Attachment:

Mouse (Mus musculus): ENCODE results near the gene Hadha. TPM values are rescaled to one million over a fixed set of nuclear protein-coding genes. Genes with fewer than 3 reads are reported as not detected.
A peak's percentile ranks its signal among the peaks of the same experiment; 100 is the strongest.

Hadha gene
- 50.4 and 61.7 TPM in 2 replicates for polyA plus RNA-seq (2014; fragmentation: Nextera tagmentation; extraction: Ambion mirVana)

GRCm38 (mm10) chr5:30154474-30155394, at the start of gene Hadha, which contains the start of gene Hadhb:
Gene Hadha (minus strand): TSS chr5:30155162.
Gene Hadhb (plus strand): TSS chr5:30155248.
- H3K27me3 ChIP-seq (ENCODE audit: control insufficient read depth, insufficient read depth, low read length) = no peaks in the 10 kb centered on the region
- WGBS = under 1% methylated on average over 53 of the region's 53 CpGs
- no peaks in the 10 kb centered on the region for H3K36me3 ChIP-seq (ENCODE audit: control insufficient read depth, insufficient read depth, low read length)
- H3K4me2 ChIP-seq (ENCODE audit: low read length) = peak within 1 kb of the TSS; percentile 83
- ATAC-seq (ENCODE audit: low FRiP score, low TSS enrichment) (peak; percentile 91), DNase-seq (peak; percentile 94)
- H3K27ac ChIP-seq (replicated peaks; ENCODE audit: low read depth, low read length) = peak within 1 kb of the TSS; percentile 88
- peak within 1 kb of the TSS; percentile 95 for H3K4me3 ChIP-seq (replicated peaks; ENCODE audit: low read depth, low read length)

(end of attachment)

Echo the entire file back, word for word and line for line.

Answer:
Mouse (Mus musculus): ENCODE results near the gene Hadha. TPM values are rescaled to one million over a fixed set of nuclear protein-coding genes. Genes with fewer than 3 reads are reported as not detected.
A peak's percentile ranks its signal among the peaks of the same experiment; 100 is the strongest.

Hadha gene
- 50.4 and 61.7 TPM in 2 replicates for polyA plus RNA-seq (2014; fragmentation: Nextera tagmentation; extraction: Ambion mirVana)

GRCm38 (mm10) chr5:30154474-30155394, at the start of gene Hadha, which contains the start of gene Hadhb:
Gene Hadha (minus strand): TSS chr5:30155162.
Gene Hadhb (plus strand): TSS chr5:30155248.
- H3K27me3 ChIP-seq (ENCODE audit: control insufficient read depth, insufficient read depth, low read length) = no peaks in the 10 kb centered on the region
- WGBS = under 1% methylated on average over 53 of the region's 53 CpGs
- no peaks in the 10 kb centered on the region for H3K36me3 ChIP-seq (ENCODE audit: control insufficient read depth, insufficient read depth, low read length)
- H3K4me2 ChIP-seq (ENCODE audit: low read length) = peak within 1 kb of the TSS; percentile 83
- ATAC-seq (ENCODE audit: low FRiP score, low TSS enrichment) (peak; percentile 91), DNase-seq (peak; percentile 94)
- H3K27ac ChIP-seq (replicated peaks; ENCODE audit: low read depth, low read length) = peak within 1 kb of the TSS; percentile 88
- peak within 1 kb of the TSS; percentile 95 for H3K4me3 ChIP-seq (replicated peaks; ENCODE audit: low read depth, low read length)